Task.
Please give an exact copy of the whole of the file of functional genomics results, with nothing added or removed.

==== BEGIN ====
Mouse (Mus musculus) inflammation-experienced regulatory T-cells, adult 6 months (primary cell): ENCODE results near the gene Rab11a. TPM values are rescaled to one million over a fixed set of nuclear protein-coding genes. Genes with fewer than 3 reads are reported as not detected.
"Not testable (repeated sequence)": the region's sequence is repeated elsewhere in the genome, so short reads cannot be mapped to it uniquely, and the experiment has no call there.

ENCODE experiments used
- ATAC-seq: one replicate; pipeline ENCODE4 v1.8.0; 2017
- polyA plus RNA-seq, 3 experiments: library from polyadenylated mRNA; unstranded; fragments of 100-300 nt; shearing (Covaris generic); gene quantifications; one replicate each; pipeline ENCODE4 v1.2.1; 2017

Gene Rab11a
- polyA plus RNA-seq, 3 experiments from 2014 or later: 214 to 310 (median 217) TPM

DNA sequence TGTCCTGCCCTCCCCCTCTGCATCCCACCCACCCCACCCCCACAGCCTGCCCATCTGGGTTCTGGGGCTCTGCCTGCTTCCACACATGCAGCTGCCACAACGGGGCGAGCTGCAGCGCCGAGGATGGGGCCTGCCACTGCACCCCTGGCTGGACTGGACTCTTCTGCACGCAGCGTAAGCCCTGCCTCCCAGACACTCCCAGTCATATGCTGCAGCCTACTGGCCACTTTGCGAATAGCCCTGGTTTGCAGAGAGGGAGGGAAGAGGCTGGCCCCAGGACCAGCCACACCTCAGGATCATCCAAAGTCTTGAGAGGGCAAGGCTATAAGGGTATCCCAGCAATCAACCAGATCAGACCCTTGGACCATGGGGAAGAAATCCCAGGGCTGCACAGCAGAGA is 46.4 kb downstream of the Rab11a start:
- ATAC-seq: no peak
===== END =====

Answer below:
Mouse (Mus musculus) inflammation-experienced regulatory T-cells, adult 6 months (primary cell): ENCODE results near the gene Rab11a. TPM values are rescaled to one million over a fixed set of nuclear protein-coding genes. Genes with fewer than 3 reads are reported as not detected.
"Not testable (repeated sequence)": the region's sequence is repeated elsewhere in the genome, so short reads cannot be mapped to it uniquely, and the experiment has no call there.

ENCODE experiments used
- ATAC-seq: one replicate; pipeline ENCODE4 v1.8.0; 2017
- polyA plus RNA-seq, 3 experiments: library from polyadenylated mRNA; unstranded; fragments of 100-300 nt; shearing (Covaris generic); gene quantifications; one replicate each; pipeline ENCODE4 v1.2.1; 2017

Gene Rab11a
- polyA plus RNA-seq, 3 experiments from 2014 or later: 214 to 310 (median 217) TPM

DNA sequence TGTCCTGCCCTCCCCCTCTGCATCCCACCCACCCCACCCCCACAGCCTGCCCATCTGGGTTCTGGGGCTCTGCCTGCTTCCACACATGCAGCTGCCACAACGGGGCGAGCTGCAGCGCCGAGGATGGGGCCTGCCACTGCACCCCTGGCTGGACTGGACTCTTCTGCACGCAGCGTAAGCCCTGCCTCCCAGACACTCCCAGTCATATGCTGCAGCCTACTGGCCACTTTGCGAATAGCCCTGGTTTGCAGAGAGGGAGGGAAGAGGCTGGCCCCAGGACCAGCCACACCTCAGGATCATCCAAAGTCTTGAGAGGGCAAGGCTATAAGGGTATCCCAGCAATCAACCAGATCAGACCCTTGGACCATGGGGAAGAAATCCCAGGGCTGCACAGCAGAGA is 46.4 kb downstream of the Rab11a start:
- ATAC-seq: no peak